My parents recently passed away and, in their will, they left a condo in Manatee County to my brother and me. We would like to transfer the deed to our names and use it as a vacation home.
There's a process called "probate" that does just that. You've got two primary options in Florida: formal administration and summary administration. Summary administration is less expensive, but is only available if the deceased person's estate is worth less than $75,000.00 or if the deceased person has been dead for more than 2 years.
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6 lawyers agree
Chapter 7 Bankruptcy Attorney
First, I am sorry for your loss. If the property was in your parents' name, you will need to probate the estate. This can be done through a formal administration, or possibly a summary administration. If, it was their primary residence, they passed away recently, the estate is otherwise minimal in value, with no or minor debt, then a summary administration may be possible. Check with a probate attorney. If that is the only asset, the costs may be relatively reasonable. Either way, you should obtain professional assistance.
The response given is general in nature and based upon limited information. It does not and cannot replace that of a proper consultation with a qualified attorney. You should not act upon this Information alone, but should seek legal counsel prior to taking any action.
Estate Planning Attorney
I agree with Mr. Fortenberry, with the caveat that that, if the condo was your parent's primary residence, it's value will likely not be calculated in the $75,000 cap for summary administration.
You should speak with an attorney to discuss your options.
Estate Planning Attorney
Sorry for your loss.
As the other attorneys have stated, you need to go through probate to transfer title. If the estate qualifies for summary administration, you may have title in a matter of a month or two. Contact a probate attorney to discuss the estate specifics. Most attorney's fees should be about the same, so choose someone you are comfortable with.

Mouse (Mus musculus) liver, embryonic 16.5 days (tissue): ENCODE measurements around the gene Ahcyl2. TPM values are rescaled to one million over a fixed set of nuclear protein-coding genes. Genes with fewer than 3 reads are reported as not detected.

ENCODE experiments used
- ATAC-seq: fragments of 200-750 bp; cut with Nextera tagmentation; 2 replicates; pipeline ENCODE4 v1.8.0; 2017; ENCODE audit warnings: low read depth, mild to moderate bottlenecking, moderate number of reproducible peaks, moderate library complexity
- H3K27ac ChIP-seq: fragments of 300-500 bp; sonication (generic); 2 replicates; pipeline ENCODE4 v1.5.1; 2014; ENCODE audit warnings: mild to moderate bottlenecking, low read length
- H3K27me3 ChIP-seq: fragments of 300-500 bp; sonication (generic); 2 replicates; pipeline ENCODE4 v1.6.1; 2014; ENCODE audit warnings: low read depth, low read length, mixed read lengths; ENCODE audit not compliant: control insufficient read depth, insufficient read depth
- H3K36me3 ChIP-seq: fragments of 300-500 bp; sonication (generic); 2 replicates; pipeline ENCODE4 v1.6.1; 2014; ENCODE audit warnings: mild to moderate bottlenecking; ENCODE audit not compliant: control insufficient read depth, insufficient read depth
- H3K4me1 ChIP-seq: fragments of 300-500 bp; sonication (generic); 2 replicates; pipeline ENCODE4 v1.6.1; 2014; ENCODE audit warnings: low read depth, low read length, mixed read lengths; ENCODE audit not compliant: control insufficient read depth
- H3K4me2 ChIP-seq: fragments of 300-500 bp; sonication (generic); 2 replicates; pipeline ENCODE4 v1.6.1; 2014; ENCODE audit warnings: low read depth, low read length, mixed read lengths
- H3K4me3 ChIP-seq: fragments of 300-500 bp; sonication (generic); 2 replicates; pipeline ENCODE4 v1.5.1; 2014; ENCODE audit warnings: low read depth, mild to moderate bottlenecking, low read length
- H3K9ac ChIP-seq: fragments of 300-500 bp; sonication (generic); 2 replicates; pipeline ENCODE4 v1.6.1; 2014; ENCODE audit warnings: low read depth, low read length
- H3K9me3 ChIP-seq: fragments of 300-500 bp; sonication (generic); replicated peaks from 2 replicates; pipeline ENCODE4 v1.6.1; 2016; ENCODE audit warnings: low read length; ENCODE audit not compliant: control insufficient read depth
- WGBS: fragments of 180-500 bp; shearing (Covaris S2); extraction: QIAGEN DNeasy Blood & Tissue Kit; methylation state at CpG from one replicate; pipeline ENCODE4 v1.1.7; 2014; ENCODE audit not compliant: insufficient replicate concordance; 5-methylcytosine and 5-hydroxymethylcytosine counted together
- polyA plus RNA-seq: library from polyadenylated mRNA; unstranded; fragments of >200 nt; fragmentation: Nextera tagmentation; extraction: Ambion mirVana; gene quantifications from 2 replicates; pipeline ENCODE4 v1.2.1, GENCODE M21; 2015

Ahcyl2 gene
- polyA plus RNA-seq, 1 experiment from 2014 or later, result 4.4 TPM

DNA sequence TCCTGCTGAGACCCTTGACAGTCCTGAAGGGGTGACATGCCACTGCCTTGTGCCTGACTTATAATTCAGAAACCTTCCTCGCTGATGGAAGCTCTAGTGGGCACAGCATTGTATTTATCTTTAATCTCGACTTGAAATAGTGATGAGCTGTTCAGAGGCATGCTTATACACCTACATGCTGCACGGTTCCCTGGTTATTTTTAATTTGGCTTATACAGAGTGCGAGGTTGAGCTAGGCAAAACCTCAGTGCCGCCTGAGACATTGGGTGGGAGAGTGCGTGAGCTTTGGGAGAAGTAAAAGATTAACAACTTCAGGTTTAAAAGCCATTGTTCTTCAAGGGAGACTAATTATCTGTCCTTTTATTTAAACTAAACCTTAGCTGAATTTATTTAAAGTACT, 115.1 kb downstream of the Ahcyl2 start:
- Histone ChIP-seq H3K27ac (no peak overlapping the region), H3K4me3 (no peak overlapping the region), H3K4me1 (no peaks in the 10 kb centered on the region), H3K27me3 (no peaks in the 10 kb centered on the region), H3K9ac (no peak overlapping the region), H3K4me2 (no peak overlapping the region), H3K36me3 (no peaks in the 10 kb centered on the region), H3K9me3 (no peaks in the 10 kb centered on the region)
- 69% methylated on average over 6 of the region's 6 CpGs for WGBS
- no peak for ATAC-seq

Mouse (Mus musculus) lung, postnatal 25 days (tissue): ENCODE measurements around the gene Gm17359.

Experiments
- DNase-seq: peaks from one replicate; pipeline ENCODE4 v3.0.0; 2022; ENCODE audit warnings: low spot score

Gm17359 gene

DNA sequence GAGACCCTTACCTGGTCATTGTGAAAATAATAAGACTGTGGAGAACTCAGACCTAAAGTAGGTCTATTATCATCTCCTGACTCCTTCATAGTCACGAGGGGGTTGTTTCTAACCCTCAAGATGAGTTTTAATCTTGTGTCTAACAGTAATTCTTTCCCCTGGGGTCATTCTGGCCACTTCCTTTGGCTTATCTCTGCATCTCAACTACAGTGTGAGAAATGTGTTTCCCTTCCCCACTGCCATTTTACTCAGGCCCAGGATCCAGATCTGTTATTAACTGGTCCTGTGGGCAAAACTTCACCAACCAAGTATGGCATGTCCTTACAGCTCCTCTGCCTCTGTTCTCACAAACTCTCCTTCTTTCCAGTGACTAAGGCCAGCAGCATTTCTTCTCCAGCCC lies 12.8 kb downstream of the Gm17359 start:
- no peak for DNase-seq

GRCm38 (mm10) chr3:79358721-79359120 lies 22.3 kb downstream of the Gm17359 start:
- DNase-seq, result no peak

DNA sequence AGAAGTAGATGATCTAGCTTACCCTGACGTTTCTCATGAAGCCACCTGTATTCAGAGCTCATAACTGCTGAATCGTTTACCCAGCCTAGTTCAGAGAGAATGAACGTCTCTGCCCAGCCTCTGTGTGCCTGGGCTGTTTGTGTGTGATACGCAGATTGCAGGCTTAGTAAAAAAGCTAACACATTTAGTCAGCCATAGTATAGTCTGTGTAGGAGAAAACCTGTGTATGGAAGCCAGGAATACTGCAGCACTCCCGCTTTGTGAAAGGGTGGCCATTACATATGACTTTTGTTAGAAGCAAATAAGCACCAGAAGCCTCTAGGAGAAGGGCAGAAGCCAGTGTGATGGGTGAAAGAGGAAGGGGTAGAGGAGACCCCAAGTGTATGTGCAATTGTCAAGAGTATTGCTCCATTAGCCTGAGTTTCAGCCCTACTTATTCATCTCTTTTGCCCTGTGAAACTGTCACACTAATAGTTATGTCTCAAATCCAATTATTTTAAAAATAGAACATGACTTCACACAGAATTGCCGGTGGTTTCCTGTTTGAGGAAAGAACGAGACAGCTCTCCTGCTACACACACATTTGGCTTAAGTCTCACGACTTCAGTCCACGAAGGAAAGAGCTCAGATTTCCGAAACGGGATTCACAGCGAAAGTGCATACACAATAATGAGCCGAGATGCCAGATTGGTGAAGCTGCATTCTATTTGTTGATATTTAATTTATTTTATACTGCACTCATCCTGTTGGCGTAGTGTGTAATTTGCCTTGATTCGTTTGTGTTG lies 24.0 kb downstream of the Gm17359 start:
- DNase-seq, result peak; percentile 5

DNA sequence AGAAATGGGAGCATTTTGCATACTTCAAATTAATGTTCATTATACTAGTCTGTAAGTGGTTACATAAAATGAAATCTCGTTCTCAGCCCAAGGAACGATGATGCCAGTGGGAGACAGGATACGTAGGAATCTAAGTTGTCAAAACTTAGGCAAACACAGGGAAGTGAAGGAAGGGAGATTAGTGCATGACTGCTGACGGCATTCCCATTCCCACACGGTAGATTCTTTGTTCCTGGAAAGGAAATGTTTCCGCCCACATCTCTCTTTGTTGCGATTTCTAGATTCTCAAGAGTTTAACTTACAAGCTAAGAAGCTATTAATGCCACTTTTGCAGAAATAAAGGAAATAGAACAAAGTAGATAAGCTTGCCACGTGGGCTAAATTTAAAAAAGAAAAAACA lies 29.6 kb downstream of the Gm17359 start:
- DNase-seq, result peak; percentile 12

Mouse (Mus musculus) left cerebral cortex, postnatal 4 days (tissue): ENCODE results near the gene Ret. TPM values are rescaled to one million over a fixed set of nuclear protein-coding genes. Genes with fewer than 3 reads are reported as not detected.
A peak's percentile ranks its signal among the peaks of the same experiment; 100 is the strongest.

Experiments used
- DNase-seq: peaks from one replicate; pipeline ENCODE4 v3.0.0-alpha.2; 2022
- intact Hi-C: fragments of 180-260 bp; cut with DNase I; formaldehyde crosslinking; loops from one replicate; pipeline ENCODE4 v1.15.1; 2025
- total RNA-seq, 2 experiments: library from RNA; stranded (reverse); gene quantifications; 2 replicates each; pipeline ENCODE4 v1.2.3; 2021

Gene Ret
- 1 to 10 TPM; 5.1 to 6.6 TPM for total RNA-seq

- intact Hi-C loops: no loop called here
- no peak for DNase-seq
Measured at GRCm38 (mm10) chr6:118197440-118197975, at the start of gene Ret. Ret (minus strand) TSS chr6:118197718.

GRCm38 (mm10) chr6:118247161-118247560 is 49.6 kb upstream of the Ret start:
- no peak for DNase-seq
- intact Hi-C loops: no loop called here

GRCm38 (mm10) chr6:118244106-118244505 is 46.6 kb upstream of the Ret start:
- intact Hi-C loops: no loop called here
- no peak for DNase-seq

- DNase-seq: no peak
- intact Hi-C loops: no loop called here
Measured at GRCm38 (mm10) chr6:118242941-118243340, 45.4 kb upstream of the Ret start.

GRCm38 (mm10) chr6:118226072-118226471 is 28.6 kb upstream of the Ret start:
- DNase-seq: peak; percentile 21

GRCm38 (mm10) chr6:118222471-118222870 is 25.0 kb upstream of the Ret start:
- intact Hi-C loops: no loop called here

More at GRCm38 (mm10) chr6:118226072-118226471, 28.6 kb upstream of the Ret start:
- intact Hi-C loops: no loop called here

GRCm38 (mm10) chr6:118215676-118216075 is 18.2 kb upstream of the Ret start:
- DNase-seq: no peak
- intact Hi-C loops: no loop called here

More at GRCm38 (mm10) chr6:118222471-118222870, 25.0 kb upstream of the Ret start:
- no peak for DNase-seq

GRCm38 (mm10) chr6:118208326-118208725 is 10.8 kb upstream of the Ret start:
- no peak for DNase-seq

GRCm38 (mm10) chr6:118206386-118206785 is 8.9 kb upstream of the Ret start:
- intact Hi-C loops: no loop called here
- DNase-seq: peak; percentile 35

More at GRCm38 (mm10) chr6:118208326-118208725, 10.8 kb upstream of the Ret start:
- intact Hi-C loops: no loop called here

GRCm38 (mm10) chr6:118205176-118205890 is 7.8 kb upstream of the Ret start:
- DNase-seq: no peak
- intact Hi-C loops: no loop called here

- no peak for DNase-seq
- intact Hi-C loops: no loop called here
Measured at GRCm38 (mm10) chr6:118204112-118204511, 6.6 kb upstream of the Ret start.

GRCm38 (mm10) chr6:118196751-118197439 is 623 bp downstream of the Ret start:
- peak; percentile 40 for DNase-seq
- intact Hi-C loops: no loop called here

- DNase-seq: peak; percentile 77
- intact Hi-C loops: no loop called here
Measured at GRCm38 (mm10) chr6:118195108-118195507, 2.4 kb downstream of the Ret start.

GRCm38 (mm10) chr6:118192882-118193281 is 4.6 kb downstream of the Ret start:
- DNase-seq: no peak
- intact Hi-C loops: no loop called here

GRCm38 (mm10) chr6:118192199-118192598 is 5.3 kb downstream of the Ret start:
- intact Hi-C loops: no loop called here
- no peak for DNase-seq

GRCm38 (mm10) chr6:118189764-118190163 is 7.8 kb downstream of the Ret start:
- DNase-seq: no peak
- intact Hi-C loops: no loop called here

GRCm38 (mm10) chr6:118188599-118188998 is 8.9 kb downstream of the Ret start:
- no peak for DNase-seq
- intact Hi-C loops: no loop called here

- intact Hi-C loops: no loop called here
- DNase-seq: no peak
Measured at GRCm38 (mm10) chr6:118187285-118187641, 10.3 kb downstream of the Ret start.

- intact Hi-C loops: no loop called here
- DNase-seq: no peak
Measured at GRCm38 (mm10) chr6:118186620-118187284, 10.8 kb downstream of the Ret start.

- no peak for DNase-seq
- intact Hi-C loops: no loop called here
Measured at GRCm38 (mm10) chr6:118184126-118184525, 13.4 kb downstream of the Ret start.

Answer does not constitute legal advice. (727) 471-0039 or firstname.lastname@example.org, This answer is provided for informational and/or educational purposes only, does not constitute legal advice, and does not create an attorney-client relationship. Adam is a Florida Attorney practicing in areas of Estate Planning, Elder Law, Trusts, Probate, Guardianship, and Business Law. Actual legal advice can only be provided after completing a comprehensive consultation in which all of the relevant facts are discussed and reviewed.
2 lawyers agree
I'm sorry for your loss. The will of the last parent to pass away most likely needs to be probated. We have great land records in Manatee County so we could quickly check the last deed to make sure that probate is required. As discussed by the other attorneys, probate is a process that involves many steps to insure that all of your parents' creditors are paid and that the beneficairies of the estate receive information throughout the process. If the home was your parents' primary residence, probate also provides proof that the home is exempt from creditor claims. It also allows you to handle any other assets that might be in the name of the surviving parent.